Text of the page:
NASA ‘SCRAMJET’ READY TO FLY AGAIN: The X-43A scramjet is almost ready to fly again.

Scramjets compress air as it moves through the engine at supersonic speeds — without the need for moving parts. Traditional aircraft use fan blades to compress air, which is subsequently used for combustion in a chamber. Theoretically, scramjet technology could replace rockets as a propulsion system to space.
If everything had gone as planned two years ago, the X-43A would have broken a speed record for an airplane by flying at Mach 7 — seven times the speed of sound, which is more than 5,000 mph at sea level. That’s far faster that any air-breathing craft has flown.

Last week NASA released info on the failed first test flight of the X-43A. Apparently the booster rocket that was to shoot the test vehicle to 95,000 feet for the test wasn’t able to cope with the low altitude of the launch from a B-52. Sheesh.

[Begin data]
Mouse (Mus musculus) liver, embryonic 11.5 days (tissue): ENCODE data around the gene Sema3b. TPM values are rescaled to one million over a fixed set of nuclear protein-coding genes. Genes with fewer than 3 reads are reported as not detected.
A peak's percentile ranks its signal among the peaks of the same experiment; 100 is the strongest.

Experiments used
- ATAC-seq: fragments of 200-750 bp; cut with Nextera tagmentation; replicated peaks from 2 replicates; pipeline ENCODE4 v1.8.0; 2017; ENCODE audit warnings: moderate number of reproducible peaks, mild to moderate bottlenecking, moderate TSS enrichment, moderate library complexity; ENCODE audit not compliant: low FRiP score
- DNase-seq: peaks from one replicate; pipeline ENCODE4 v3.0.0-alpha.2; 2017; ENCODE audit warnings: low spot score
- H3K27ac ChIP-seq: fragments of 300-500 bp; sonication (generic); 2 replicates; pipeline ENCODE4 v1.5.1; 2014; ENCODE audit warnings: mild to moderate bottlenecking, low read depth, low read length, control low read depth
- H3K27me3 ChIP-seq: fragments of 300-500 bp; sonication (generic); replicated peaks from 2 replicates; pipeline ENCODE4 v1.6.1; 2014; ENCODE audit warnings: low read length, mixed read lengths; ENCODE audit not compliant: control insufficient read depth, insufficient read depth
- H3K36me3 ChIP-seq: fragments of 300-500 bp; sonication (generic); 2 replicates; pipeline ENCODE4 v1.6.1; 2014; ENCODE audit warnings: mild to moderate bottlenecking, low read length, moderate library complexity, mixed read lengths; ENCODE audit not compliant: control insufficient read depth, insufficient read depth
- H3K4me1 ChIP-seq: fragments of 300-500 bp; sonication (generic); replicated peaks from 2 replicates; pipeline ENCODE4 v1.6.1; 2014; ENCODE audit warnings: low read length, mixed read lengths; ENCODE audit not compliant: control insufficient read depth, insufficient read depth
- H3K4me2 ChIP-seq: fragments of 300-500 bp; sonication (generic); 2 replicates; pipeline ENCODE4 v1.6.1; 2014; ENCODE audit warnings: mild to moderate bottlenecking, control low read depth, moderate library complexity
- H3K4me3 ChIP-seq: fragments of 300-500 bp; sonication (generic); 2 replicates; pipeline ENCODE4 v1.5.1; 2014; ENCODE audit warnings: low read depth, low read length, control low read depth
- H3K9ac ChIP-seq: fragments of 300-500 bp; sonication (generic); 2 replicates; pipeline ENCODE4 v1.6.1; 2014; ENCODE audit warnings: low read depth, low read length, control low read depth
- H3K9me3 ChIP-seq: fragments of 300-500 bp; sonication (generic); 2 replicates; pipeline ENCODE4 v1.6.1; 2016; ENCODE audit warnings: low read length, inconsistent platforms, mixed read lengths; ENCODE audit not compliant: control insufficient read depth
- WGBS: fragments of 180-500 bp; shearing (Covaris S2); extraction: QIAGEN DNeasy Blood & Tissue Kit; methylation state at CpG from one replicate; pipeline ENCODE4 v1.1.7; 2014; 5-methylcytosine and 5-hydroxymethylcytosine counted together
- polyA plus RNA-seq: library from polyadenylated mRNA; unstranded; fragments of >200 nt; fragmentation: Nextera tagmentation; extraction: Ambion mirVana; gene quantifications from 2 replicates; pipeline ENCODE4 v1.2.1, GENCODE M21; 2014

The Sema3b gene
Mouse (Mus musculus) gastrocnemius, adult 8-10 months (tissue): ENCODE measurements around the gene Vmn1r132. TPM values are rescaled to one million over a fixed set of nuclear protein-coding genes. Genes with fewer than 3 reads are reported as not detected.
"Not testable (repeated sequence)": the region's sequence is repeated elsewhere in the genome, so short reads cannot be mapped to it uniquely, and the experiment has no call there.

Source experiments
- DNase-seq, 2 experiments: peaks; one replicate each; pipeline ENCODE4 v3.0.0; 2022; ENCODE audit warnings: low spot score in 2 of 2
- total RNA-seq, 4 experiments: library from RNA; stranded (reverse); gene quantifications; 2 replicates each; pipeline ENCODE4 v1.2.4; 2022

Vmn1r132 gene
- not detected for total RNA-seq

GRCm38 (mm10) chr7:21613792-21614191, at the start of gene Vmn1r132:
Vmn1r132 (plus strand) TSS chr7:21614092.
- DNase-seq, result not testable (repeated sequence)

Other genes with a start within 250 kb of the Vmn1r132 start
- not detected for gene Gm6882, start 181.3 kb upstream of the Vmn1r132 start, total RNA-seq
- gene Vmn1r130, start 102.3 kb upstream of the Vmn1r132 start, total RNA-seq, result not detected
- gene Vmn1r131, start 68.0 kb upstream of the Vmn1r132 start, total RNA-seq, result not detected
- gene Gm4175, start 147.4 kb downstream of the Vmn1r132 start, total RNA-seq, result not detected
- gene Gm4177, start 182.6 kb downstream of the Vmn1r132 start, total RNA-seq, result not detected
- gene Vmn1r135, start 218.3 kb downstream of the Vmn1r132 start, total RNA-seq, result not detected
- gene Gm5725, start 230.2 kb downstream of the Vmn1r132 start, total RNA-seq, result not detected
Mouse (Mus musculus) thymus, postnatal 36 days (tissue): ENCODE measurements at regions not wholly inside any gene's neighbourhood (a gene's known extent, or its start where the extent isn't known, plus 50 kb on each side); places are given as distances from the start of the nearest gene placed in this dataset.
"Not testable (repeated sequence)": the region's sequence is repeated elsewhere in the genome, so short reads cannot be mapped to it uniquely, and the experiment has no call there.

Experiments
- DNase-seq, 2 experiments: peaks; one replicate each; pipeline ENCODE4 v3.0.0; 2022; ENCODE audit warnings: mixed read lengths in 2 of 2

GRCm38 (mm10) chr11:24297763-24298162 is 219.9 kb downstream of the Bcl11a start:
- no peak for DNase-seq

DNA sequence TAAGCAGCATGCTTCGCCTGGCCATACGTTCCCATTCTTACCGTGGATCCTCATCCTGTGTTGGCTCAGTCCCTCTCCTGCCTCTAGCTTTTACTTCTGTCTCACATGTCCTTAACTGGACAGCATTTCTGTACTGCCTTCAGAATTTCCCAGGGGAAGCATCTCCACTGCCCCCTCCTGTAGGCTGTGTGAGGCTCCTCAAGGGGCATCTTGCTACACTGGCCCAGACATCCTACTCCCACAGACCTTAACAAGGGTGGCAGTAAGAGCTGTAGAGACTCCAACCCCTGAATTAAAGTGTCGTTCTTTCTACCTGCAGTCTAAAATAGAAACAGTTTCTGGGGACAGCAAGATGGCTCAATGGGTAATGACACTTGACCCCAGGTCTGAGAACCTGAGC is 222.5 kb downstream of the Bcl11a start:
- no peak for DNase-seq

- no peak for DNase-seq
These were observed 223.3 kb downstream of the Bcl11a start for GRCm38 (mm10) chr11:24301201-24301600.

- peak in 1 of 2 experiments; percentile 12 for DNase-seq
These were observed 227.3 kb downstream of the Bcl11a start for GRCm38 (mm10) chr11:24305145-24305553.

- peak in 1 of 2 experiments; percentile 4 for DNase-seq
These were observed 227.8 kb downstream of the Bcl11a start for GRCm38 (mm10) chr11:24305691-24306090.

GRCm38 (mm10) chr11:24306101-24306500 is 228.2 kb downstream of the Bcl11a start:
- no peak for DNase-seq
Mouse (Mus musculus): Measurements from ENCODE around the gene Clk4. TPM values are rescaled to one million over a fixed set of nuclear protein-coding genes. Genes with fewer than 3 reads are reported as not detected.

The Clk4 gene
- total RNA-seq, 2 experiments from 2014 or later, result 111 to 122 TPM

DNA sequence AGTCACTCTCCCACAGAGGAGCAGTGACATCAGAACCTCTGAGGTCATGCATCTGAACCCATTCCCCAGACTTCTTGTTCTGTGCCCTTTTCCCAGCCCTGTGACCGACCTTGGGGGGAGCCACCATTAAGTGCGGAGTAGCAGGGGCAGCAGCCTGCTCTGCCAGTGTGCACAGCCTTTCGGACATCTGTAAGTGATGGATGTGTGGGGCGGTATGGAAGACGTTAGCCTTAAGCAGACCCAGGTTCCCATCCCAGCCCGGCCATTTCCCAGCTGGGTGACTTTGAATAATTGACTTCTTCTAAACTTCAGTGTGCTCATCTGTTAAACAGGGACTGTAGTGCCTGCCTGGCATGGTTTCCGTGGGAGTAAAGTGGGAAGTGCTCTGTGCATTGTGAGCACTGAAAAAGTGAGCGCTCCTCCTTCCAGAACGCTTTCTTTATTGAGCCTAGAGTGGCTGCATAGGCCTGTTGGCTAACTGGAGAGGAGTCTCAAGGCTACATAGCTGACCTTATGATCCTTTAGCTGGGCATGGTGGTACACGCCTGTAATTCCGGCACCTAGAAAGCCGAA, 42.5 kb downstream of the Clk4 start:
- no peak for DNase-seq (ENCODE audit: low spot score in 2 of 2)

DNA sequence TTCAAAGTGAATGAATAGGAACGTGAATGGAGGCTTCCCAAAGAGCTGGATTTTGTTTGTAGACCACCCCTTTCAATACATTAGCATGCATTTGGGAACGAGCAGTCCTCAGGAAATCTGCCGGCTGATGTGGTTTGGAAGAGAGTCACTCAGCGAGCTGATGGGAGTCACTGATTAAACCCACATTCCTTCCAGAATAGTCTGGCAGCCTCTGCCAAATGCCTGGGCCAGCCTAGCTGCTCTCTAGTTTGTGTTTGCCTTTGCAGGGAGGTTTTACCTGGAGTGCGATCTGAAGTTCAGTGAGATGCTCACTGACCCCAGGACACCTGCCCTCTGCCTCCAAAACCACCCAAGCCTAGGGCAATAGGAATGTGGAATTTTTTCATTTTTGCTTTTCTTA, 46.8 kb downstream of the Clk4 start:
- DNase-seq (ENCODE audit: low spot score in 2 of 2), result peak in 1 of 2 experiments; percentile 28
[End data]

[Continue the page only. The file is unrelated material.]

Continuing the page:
Scramjets are a “way out there” technology that could some day change the way people and things get to low earth orbit. I don’t have any problems with researching them, because our current methods of getting people and things to low earth orbit is far too complex and expensive. Even when they aren’t grounded.


  1. I’ve been hearing about scramjets since the 1950’s. Wonder why they haven’t done more research. I think it probably is due to the lack of materials that can take the stress without coming apart. James ***